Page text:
Some refer to this as “cleaning” or “setting,” which involves perfecting certain pictures you make with your body, looking at pathways between points, or drilling quick combinations.

Check out this article to learn more about the cleaning process: How To Execute Choreography Better By Utilizing Your Body With Carlo Darang (Choreo Cookies)

And remember: How you choreograph will be how the piece looks. So when you choreograph a dance, do the moves full out.

For example, if you want a plié somewhere, really bend those knees. Let body rolls go all the way through your body. If you’re doing floorwork –  get on the floor!

It's not going to magically look amazing when you perform on stage or in front of the camera. Make it amazing as you're making it.

Watch this video to learn more about dancing full-out, in every moment.

There are probably moments within your piece that feel perfect to you. Don’t change those.

But the piece as a whole is probably a bit rough around the edges, especially if this is your first time choreographing.

As novelist Ernest Hemingway once said, “The first draft of anything is sh*t.”

So don’t worry if it’s not exactly what you wanted it to be. You can work your way there!

Do this by trying out variations of movements, scrapping some sections, changing directions, or adding floorwork – whatever you feel is necessary to “edit” the piece.

And honestly? That’s what makes creating so fun – trying things. Saying “Nope, not that,” or “YES oh my god, it worked!”

It’s supposed to take multiple drafts! Just keep editing until you’re done.

Of course, if you're a perfectionist, you might feel like your piece is never finished, but you gotta draw the line at some point.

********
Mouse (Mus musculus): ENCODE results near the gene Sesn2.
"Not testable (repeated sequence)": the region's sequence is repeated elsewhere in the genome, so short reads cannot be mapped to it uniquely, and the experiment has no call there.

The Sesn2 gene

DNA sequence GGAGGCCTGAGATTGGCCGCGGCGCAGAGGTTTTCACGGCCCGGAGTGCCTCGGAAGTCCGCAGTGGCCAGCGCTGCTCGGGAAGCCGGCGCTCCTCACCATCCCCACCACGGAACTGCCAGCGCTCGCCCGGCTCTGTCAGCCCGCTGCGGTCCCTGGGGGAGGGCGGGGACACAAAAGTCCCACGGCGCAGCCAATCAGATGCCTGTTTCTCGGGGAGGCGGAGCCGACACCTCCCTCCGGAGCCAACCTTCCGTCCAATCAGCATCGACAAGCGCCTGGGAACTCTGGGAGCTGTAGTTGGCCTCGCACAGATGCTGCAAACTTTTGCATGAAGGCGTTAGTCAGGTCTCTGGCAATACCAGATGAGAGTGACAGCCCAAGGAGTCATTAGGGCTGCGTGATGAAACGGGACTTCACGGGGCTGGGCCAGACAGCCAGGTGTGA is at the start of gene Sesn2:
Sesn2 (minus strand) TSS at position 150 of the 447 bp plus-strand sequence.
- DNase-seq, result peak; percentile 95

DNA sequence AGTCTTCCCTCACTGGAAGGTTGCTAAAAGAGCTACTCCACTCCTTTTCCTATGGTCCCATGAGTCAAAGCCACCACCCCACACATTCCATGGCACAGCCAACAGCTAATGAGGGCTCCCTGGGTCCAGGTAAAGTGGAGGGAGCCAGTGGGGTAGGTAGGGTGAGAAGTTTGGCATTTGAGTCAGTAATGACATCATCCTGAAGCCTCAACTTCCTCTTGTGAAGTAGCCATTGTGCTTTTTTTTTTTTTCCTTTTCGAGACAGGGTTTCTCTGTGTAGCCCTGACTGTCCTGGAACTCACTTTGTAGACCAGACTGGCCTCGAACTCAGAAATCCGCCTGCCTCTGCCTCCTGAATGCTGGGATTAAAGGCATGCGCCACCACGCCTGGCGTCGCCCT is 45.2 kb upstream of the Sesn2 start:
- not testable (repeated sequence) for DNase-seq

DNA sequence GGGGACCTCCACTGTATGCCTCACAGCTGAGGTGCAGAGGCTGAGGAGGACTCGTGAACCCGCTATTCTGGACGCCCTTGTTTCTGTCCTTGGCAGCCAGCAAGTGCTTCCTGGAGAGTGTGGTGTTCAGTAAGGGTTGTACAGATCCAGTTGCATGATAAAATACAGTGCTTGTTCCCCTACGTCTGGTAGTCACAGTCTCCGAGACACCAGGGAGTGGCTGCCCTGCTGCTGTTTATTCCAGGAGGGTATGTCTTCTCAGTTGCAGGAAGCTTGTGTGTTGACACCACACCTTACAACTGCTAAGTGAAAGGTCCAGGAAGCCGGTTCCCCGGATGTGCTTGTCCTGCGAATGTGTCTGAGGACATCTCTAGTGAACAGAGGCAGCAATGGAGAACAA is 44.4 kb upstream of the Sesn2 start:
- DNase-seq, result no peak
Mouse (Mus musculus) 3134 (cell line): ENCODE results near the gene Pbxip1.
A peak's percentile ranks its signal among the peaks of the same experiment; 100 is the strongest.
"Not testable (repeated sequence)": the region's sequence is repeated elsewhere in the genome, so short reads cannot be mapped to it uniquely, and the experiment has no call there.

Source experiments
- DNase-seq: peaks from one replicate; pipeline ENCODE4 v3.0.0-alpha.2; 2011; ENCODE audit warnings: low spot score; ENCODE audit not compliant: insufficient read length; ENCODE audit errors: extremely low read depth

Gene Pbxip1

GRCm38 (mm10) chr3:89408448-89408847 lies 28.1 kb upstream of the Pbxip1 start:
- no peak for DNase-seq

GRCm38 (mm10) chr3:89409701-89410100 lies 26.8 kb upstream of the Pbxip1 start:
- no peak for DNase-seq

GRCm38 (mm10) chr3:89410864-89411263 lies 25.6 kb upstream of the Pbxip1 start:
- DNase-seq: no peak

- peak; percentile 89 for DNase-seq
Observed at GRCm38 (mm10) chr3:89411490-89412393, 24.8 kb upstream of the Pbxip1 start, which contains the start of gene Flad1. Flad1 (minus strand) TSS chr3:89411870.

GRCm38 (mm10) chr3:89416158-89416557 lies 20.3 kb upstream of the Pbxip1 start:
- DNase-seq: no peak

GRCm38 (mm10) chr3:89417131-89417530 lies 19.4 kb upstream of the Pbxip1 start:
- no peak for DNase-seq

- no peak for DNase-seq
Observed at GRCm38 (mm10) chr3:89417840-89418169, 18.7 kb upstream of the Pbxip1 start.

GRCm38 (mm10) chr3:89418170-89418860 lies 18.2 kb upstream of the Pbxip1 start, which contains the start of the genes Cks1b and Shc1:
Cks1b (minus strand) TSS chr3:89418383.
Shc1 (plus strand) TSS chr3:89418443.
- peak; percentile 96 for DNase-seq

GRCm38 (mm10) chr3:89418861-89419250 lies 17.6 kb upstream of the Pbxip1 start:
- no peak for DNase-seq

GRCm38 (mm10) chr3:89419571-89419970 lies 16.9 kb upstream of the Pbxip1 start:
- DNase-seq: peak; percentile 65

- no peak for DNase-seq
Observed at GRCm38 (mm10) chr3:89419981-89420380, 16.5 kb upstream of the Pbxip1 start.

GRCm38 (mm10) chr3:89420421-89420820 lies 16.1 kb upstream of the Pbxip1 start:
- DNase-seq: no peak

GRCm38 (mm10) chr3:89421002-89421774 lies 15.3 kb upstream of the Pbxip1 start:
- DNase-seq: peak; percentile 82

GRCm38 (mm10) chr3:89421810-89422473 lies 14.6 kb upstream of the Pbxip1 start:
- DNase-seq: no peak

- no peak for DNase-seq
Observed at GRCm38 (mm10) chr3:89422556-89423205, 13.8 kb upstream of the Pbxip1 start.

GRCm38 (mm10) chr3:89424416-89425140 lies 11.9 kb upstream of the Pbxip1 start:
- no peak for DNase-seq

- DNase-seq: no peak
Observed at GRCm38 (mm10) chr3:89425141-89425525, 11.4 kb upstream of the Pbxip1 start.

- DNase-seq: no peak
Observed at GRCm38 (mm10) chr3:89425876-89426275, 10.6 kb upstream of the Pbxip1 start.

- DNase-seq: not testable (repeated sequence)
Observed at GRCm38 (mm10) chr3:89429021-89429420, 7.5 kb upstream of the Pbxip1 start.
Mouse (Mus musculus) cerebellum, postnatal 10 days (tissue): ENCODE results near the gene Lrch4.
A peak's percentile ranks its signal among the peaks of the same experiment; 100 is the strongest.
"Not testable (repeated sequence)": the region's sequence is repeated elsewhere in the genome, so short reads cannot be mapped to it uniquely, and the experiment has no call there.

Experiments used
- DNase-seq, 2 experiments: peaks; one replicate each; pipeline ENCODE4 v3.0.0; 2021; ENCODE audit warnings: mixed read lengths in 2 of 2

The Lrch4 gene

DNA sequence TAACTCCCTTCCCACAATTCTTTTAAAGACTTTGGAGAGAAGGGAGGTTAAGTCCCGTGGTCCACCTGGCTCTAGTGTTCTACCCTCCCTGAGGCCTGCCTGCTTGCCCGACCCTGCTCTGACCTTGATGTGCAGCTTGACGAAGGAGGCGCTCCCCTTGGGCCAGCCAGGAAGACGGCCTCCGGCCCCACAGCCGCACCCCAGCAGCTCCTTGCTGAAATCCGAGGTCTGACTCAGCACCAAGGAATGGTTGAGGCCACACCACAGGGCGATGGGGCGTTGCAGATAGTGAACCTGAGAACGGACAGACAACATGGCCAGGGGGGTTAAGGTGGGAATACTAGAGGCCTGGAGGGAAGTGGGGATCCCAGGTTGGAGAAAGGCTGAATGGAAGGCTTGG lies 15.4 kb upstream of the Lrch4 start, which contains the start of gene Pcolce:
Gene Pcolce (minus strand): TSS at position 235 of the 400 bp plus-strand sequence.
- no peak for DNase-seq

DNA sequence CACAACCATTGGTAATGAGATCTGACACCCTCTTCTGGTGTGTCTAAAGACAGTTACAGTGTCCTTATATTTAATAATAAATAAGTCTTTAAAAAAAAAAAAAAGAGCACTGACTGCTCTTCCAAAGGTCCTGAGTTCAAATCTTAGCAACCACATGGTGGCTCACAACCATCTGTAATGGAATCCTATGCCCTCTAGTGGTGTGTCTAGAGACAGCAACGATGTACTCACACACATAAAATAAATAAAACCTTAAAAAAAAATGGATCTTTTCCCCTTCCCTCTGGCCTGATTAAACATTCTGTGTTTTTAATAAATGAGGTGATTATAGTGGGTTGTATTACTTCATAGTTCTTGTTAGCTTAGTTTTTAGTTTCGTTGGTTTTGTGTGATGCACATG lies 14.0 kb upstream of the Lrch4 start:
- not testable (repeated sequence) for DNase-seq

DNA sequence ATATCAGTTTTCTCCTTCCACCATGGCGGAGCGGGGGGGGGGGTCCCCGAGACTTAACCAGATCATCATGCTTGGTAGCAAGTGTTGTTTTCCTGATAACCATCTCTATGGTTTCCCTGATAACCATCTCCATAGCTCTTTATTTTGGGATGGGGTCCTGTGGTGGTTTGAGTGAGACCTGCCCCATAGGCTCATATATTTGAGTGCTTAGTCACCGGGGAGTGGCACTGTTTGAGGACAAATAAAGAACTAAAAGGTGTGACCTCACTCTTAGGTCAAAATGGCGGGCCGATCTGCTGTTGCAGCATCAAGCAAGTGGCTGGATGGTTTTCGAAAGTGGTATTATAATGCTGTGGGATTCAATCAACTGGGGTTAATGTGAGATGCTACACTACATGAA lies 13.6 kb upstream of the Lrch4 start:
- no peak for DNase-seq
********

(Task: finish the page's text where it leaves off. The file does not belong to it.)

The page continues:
While it’s awesome to try to keep improving your piece, there comes a point where you have to say “This is it. It's ready."

It's not about feeling like your piece is perfect. It's about making something that you feel proud to say you made. So when you're done, let it be.

Give yourself a pat on the back. Record the piece and share it with us via our STEEZY Studio members Facebook Group!

Thousands of dancers around the world are not only improving their dance skills on STEEZY Studio... they're joining our community and getting feedback from other dancers!

Click here to sign up for STEEZY ;)

Check out this video for a quick recap of this guide AND a few extra tips!

The specifics of creating and staging a children's choreographic number

Compiled by: Manoilo Karina Yuryevna
MBU DO Children's Art School No. 2, Valuiki

The specifics of creating and staging a children's choreographic number

Dancing - one of the favorite and popular forms of art - provides ample opportunities in the physical, aesthetic and ethical education of children. When creating a repertoire for children, the main criteria are the content of the dance, its compliance with the modern tasks of aesthetic education and the age characteristics of children. The repertoire should instill love and respect for the dance culture of other peoples, humane moral feelings inherent in the Russian choreographic school. Acquaintance with the elements of classical, folk, historical and household modern dance and the acquisition of special skills and abilities in the course of classes to develop artistic taste in students, bring nobility and grace of performance to them, and form a culture.